PKs may justify their way of violence by citing that violence is popular in movies, television, books and other entertainment. The PK sees it as his duty to provide some exitement to others, especailly when it is lacking in the game. But such acts are only accepted in works of fiction because the creators of that fiction set the stage for the audience. The audience is never directly threatened by the Bad Guy, but the players are threatened by the PK.

The PK often assumes that it is his duty to stir things up, to be the Bad Guy. What they don't take into account is that it's not their job to be the Bad Guy, it is the author's (or DM's) job to define that role. This is the downfall of most online RPGs. The game's creator is absent, and there generally is no arbiter or DM. Without DM interaction, the PK assumes the role of DM for himself and for others as well. He beleives that by doing so he has the justification to do as he pleases.

Thankfully, in Neverwinter Nights, DM interaction is built-in, and PKs can be dealt with in any manner the DM sees fit. You have the chance to use PK characters as your villains, allowing you to use a PC instead of an NPC, and allowing the PK to be the Bad Guy.

PKs can destroy the games they play by ruining the fun of real gamers (that is, players who want to play the game as it was meant to be played). Eventually any game that has no DM, and that supports PKs, will end up driving away real gamers, leaving only PKs and newbie players. Eventually word will get out, and even newbies will avoid that game. This leaves the PKs to form teams that hunt each other, which is perhaps the only truly honorable way to play a PK. As a DM, you could host a PK-only game from the beginning, and the PK issue becomes moot. Doing this also provides PKs a place to go where they are welcome, and doesn't necessarily require them to make arrangements with you before the game, for their role in the story.

The PK Future

A wartime MMORPG setting would satisfy the PK by giving him a more involved role and true reason to kill other players. By joining one side of a conflict, he does not need to pervert the game to meet his own need to cause suffering. He can fight for a cause that is built into the game, and he can kill the enemy at will.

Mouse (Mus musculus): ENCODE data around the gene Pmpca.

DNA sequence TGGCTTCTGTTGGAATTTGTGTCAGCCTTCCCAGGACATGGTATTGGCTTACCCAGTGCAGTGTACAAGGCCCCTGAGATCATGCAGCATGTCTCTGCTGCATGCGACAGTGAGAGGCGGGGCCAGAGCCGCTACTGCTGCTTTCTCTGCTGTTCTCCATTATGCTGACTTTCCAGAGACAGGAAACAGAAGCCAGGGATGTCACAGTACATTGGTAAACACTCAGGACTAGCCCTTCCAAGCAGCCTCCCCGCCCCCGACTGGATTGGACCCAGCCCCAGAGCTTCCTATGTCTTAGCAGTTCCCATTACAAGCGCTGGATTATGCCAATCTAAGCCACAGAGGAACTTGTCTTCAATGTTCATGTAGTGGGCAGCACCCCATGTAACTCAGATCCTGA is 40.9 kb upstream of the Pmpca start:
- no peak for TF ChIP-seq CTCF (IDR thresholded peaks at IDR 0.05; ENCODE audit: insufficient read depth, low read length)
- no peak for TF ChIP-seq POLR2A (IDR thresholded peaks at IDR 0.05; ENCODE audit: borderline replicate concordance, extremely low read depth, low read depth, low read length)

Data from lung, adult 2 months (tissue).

This is exactly what Neverwinter Nights is capable of doing. The wonderful thing is that every game server can be completely unique in its vision of what a multiplayer RPG should be. A game of NWN can be all out PK war, arena combat, spy competitions, or anything the NWN module creator wants. It can also make playing an RPG safe again for those of us that actually prefer interacting with people in a non-violent manner. It may be that hard-core PKs will quickly tire of NWN, especially if the majority of DMs ban them. This might sound like a good idea to some, but if you ban all PKs you lose some potentially great players. Consider finding a way to incorporate PKs, and you may add a whole new dimension to your game. But consider carefully. If your other players are used to villains that capture them and give them a speech, or if they are squeamish about playing against villains that aim for the jugular, then don't allow PKs.

Many PKs actually enjoy role-playig, but were driven to PKilling because the game they played became boring, or had bugs or lag-time that brought about changes to their PC's status. They wanted more involvement, more story, and DM intervention. Now they can have it, with Neverwinter Nights.

In a sense, Neverwinter Nights can be an evolved, matured RPG that has the potential to put PKs in a place where they too can evolve and mature. As a DM, you have one of three choices to make. (1) You can support PKs, and give them a place to quench out their selfish thirst for power until they move on to the next game. (2) You can ban PKs, making your world safe for real gamers. (3) You can bring both Role-Players and PKs together, by designing a balanced module. Instead of making your story revolve around a typical RPG party of heroes (the players), you can really make the story come alive by recruiting PKs to play the villains. There are two benefits to this. First, PKs are smarter and more treacherous than any scripted NPC, and thus more convincing to other players. Second, it allows a PK to consider becoming a player with a purpose built-in to your world.

Now that makes for an interesting game!